Tuesday, April 19, 2011

Virgin Galactic et al Continue To Make Progress on Space Tourism Goal

While still a couple of years from commercial launch, Richard Branson and his Virgin Galactic space flight company continue to make steady progress towards their goal of taking tourists into space. Just recently, a BBC journalist was given an exclusive first look inside the spacecraft.

Despite the cramped space, Virgin claims to have deposits from 400 customers who are willing to shell-out $200K each for the two hour flight that will include at least five minutes of weightlessness. And, the view from what is essentially the Kármán Line and 62 miles above terra firma? It promises to be spectacular for those willing to make such a large gamble, both in terms of cost and the inherent risk associated with space flight.

Of course Virgin is not the only company looking to exploit the final frontier. Their space initiative seems to be just the tip of the proverbial iceberg...

At a recent Space Travel Summit held in Sofia, Bulgaria (who knew???), a number of other companies in addition to Virgin were highlighted including Blue Origin, Inbloon and Bigelow. Amazon co-founder Jeff Bezos is the founder of the Blue Origin; and, given the company's cloud of secrecy and Jeff's stellar history at Amazon, this is one that should be watched closely. Inbloon has opted to use a balloon vessel as opposed to the Blue Origin rocket approach - the negative being a near space experience with the positive being slightly less sting on the wallet at roughly $156K per flight.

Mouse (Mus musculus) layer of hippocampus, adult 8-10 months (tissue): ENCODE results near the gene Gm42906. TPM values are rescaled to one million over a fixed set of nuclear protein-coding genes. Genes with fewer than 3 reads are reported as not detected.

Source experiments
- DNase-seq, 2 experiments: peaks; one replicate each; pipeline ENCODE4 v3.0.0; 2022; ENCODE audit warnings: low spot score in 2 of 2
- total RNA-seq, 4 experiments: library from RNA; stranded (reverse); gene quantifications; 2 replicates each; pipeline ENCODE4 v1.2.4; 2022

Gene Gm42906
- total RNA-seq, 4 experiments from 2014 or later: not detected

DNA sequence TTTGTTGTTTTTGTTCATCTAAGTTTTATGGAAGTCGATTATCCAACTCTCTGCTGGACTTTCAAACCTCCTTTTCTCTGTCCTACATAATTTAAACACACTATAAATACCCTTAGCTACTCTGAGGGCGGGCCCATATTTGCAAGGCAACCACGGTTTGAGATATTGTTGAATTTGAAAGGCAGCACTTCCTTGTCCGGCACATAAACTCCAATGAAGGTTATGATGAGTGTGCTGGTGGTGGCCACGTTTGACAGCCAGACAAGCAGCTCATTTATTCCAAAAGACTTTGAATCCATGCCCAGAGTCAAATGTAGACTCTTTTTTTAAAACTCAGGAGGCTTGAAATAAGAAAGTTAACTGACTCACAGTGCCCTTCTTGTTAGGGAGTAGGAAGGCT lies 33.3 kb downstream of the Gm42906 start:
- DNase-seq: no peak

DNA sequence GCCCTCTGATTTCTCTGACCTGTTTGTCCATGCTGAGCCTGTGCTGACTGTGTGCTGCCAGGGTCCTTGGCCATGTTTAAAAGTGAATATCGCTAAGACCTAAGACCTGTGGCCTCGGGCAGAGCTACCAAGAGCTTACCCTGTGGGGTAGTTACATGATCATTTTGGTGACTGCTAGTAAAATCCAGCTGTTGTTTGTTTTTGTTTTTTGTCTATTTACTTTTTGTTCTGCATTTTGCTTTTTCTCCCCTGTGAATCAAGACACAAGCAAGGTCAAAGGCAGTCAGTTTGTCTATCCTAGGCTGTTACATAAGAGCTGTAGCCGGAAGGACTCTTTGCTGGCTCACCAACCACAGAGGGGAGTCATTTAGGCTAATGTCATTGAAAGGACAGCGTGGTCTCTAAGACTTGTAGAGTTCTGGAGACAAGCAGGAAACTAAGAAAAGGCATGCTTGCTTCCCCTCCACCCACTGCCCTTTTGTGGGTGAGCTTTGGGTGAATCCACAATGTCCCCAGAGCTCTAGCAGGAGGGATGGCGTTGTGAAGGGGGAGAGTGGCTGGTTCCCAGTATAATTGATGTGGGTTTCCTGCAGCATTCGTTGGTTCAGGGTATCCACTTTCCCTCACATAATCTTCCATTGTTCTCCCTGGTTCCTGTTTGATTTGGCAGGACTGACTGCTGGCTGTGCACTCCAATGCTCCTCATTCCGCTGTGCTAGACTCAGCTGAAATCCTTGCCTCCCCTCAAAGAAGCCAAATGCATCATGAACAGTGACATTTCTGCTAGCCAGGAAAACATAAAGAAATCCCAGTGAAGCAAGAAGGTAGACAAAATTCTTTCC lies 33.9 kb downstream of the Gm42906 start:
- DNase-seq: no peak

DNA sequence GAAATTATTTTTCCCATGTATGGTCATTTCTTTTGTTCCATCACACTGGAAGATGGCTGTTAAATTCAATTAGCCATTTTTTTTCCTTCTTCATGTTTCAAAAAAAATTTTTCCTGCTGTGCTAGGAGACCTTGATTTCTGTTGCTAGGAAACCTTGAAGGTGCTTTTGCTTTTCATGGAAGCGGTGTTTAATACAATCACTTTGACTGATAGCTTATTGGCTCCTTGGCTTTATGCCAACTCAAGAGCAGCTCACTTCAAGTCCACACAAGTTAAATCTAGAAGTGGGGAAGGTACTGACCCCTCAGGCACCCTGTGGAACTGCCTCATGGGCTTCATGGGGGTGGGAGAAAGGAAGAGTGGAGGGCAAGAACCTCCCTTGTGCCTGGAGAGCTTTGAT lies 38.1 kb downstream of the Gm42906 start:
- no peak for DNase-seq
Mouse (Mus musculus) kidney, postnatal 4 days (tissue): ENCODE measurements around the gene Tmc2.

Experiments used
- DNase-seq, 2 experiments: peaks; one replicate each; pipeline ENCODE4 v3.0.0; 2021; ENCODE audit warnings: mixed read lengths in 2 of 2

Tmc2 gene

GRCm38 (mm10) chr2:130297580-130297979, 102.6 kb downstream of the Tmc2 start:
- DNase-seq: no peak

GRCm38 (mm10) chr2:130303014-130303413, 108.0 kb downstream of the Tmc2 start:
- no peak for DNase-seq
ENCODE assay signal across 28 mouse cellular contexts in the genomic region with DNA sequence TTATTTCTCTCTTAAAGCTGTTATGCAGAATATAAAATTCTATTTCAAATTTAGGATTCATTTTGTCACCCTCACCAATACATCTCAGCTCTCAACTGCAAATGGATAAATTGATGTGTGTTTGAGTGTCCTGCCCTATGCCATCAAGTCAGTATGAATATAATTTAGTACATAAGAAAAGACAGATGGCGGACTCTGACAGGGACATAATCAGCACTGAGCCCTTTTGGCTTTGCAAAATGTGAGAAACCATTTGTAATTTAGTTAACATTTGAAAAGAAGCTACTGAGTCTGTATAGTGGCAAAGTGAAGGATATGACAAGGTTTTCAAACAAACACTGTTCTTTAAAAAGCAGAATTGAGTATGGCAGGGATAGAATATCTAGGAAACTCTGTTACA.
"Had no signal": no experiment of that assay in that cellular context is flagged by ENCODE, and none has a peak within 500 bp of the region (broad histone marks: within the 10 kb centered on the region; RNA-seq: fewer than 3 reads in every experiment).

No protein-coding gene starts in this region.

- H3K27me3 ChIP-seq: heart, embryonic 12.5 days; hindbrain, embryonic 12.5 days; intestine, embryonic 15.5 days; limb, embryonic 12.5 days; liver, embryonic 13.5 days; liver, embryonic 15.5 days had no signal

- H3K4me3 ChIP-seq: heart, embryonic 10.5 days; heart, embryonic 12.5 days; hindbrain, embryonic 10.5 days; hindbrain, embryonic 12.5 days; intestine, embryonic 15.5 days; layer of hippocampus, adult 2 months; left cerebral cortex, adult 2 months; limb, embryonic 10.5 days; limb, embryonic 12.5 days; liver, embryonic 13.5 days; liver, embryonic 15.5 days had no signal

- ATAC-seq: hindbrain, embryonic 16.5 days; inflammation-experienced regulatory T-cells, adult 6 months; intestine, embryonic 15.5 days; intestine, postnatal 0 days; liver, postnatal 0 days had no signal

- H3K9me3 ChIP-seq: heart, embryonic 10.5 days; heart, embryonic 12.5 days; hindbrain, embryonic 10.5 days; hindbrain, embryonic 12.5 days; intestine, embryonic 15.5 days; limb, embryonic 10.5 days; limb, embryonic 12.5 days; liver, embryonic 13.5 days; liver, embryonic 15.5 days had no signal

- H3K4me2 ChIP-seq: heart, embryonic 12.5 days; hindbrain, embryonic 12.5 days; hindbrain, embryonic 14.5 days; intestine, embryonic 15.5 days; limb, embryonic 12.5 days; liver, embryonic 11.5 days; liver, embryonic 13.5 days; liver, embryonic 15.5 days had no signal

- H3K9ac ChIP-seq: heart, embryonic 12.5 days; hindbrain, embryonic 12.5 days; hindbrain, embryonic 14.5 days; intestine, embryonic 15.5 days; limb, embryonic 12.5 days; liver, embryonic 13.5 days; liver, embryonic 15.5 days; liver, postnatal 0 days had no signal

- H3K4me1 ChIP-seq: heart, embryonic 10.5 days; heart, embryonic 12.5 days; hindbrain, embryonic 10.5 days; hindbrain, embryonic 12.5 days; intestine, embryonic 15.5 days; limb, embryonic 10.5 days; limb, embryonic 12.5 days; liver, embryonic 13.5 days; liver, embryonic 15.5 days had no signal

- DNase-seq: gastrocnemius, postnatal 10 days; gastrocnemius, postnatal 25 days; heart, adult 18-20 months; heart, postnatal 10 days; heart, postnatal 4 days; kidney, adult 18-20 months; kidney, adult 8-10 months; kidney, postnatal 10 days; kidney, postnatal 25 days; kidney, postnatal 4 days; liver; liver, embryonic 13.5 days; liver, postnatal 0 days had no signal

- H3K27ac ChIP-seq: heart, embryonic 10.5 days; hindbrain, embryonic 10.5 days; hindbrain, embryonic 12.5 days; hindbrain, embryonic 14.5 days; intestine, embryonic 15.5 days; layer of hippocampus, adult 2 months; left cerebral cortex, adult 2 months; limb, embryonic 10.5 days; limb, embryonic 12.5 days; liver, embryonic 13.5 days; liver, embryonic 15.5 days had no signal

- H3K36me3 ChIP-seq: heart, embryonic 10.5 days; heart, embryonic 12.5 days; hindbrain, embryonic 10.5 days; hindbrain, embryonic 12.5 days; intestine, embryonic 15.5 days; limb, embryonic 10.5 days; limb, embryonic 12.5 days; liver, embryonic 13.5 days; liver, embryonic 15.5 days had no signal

No space tourism discussion would be complete without mentioning Space Adventures. Their claim to fame? This is the only company that (in collaboration with some serious partners) has actually delivered on the promise of private space flight. Dennis Anthony Tito is said to have paid $20 million spacebucks for the distinct privilege of being the first Space Adventures customer. Just recently, Space Adventures announced a partnership with Armadillo Aerospace - yes, you heard that right - for suborbital spaceflight. All jokes aside, given the track record of Space Adventures and their partners, Armadillo Aerospace should be on the short list for anyone looking to add space tourist to their cocktail party repertoire.

Sooner or later, an airline was bound to catch the space bug; enter KLM Royal Dutch Airlines who have announced that they too will sell commercial spaceflights in partnership with Space Experience Curacao. Like the other new market entrants mentioned herein, it would appear that KLM's partner is also making steady progress towards space tourism. Now that is one airline connection that would be worth the wait!

There certainly is no shortage of naysayers who think that Sir Richard's space odyssey - or, for that matter, all other related projects - will never achieve "lift-off" much less commercial success. Still, it is too early to draw final conclusions one way or the other, however Virgin's recent update certainly seems to be another step in the right direction. For those of us who hope and dream of someday venturing into space with a company like Virgin Galactic (even if only for a short while and for some serious money), we say "Godspeed Sir Richard!"

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